Today we are proud to present an interview we did with Kuksi that explores what we imagine is just a tiny corner of his brain. His work speaks of intricacy and delicacy, but at the same time has a heavy darkness to it. After the jump, read our interview with one of the most interesting and prolific artists we have come across this century…
Hi Kris, how are you feeling today?
Oh well, rather quite good thank you.
So you grew up in the open, rural spaces of Kansas, but your art has more of a claustrophobic feel to it that speaks of cities like New York or Tokyo. Is your sculpture a reflection of a crowded imagination or a reaction to your secluded upbringing?
For me my upbringing had nothing really to do with what I ended up having as far as interests. I think had I grown up in New York or Tokyo I would still be making the same sort of art.
What kind of “macabre” or “grotesque” things appealed to you as a child?
I was a bit of a nature lover and the designs and symmetry found in nature were just what I was tuned into. Dead animals really caught my fancy and I would even mimic the Egyptians by building shrines for them with bricks from an old barn near my grandmothers house. You could say that is where my macabre and grotesque interests came from.
Is there any music that inspired you as a teenager that still inspires you today?
Well 80’s metal was always a good time in my self-reflection and overall withdrawal from certain norms in society. But classical music bore the best of my adoration as I felt it was very in tune with nature and the symmetry and perfection in design. But electronic music gives me the feeling to push forward to new ideas and produce ‘modern’ works of art.
Give us an idea of how a Kris Kuksi piece starts. Do you find one object that inspires you, or do you envision the piece as a whole before beginning?
There is not real formula, it just happens. Whether it is from a sketch that is derived directly by the ideas brought down to me from the ultra-world or rather from the objects I have laying about in the studio.
Your work has a decaying quality to it that really appeals to us. Can you explain how death or decay plays a part in what you create?
Decay is a constant. It is a part of life, and it is natural. I do think that making art that shows the evidence of decay captures the interest of the viewer because it ultimately has to do with the removing psychological layers, change, mental re-birth, etc. We are born to die – as the old saying goes that there certainly is beauty in accepting our fate.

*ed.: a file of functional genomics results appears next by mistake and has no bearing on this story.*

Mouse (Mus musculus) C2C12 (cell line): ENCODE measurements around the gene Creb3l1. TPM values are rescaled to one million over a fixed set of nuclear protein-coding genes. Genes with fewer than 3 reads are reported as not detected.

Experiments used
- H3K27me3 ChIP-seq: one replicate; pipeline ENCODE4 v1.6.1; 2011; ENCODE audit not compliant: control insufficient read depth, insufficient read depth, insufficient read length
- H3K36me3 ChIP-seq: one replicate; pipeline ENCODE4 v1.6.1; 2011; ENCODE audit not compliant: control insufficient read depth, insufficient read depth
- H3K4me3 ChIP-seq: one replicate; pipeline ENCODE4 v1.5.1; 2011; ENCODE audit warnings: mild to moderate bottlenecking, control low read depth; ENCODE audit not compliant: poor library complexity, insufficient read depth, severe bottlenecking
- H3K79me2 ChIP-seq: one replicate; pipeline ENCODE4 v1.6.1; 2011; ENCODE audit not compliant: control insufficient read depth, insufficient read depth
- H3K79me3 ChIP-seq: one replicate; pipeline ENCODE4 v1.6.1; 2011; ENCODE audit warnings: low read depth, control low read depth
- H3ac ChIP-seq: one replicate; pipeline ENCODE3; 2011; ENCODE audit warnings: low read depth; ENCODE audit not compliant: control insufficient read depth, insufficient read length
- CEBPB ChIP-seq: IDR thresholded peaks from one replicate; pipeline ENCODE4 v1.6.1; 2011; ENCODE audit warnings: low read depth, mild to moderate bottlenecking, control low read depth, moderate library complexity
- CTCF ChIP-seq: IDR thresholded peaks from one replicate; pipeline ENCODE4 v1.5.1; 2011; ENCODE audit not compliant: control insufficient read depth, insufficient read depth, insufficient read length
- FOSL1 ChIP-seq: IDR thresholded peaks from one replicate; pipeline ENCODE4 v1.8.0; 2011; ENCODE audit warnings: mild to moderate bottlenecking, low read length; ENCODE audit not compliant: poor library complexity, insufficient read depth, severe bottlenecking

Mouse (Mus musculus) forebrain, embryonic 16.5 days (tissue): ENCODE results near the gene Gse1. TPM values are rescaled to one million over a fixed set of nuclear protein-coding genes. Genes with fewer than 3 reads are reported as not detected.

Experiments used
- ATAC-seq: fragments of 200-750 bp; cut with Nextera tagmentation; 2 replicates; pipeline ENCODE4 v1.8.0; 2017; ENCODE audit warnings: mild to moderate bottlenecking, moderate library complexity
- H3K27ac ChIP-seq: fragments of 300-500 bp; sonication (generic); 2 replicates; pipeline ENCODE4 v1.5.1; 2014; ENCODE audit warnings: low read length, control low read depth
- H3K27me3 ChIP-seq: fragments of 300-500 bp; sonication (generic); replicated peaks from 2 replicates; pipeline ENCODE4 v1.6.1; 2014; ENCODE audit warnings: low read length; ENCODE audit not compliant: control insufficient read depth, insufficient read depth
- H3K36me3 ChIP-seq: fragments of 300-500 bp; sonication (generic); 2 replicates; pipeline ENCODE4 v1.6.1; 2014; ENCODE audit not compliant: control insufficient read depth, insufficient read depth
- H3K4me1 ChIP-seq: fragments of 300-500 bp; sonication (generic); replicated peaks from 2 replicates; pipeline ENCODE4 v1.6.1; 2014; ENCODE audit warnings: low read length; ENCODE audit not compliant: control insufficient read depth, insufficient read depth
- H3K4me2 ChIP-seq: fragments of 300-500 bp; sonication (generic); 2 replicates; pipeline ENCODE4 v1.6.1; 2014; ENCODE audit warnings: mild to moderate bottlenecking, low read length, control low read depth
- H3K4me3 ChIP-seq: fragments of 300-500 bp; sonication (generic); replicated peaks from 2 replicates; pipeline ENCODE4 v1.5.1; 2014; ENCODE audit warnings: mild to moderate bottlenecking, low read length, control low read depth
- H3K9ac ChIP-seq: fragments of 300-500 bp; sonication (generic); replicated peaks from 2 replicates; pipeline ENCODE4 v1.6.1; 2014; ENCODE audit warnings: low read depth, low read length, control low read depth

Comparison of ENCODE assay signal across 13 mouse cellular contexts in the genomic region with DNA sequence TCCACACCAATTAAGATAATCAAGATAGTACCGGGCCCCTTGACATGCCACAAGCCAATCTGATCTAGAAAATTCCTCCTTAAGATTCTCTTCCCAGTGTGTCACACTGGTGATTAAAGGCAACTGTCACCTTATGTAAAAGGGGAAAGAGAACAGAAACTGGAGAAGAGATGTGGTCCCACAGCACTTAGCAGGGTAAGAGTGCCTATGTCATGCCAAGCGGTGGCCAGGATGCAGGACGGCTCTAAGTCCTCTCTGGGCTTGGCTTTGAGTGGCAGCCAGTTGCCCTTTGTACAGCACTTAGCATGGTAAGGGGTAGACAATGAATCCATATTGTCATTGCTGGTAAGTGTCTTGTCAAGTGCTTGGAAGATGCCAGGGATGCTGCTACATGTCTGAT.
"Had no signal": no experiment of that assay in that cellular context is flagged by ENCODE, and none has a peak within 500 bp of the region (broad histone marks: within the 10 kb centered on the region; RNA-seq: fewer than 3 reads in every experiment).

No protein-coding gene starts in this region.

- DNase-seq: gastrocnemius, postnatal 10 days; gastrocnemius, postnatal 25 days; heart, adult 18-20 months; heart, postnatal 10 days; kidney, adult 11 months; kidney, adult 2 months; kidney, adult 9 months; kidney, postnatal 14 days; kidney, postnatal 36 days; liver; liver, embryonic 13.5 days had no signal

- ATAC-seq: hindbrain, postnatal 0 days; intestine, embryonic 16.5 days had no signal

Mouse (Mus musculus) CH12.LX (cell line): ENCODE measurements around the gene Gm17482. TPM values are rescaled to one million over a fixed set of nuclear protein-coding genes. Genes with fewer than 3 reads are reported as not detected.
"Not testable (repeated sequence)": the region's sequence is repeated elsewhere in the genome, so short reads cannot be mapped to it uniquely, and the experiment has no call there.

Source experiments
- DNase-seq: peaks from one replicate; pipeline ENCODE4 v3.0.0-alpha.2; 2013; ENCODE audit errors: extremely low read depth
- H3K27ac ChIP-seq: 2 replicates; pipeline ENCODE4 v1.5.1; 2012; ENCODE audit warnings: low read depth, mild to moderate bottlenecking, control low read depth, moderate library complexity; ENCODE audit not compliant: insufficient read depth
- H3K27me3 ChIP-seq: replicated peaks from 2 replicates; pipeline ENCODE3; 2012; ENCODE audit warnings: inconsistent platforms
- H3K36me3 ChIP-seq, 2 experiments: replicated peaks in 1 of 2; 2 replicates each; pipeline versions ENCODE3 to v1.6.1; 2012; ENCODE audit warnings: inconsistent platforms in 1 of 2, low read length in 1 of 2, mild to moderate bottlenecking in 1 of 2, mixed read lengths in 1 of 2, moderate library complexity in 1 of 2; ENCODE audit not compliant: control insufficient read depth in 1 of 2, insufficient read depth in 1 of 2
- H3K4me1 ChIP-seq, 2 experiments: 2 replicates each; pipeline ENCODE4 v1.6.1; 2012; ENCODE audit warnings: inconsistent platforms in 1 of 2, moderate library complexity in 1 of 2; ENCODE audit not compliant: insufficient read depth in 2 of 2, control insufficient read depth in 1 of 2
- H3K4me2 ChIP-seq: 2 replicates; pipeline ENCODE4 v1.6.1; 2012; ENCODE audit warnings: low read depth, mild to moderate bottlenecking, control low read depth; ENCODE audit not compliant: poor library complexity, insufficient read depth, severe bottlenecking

Your site mentions an interest in God/Goddess imagery, which is really apparent in your work on Pneumatic with your use of God or Goddess figures and cherubs. What does this focus on the iconography of belief mean in your work?
Well, vaguely I suppose it just has to do with the fact humans have to have some sort of godly reference with the means to solidify purpose and meaning. Humans are rather fragile and frightened when it comes to the emphasis in the question of what is the meaning of life. Well, perhaps there is no meaning to life and we just have to come up with some ways of defining what life should be and God certainly can provide it. Too bad we humans have to argue about all the different Gods or destroy each other because of those particular meanings. Gods and Goddesses are the reflection of what we would truly desire to be, pure, powerful and all-knowing. Too bad we are just human in end.
Your site also mentions that the greed of civilization plays a part in your inspiration, and to me your pieces bring to mind a beautiful version of the modern-day hoarding, albeit maintaining the creepiness of it. How do you feel that over-consumption is reflected in your sculpture?
As you can see in my work, there are masses of ‘stuff’ everywhere. We are a material collection and production society. The total amount of material goods we collect and what we consume in our lifetime (provided one lives in a progress civilization) is so much; it makes one wonder if it has more to do with the psychological desire to be fulfilled or happy. But product marketing certainly has trained us to believe that what we buy can provide happiness and purpose.
Do you feel that growing up in the United States, in a culture of Wal-Marts and Targets, has dictated the view of mankind portrayed by your art, or do you think it has a more global vision?
Wal-Mart is an empire in some regards. Perhaps the times of kings and kingdoms were replaced with democracy and nation unions, but in the most current of times I’ll venture to say the almighty corporations of consumerism have every bit to do with the governing of people. After all, many of our politicians are supported or even used as spokesmen for large corporations. And as we have seen in recent elections, money can buy a political seat. Yet, corporations can help to improve our lives and bring us things we need rather quickly. I would claim to strike out in the neutral gray zone between either supporting corporations or rebelling against them. Same goes for anything mankind does, there is a bit of goodness and virtue, and there is a lot of evil and demoralization happening. It’s all about balance. Let’s just try to make our journey the best it can be.
Thanks so much to Kris for the interview!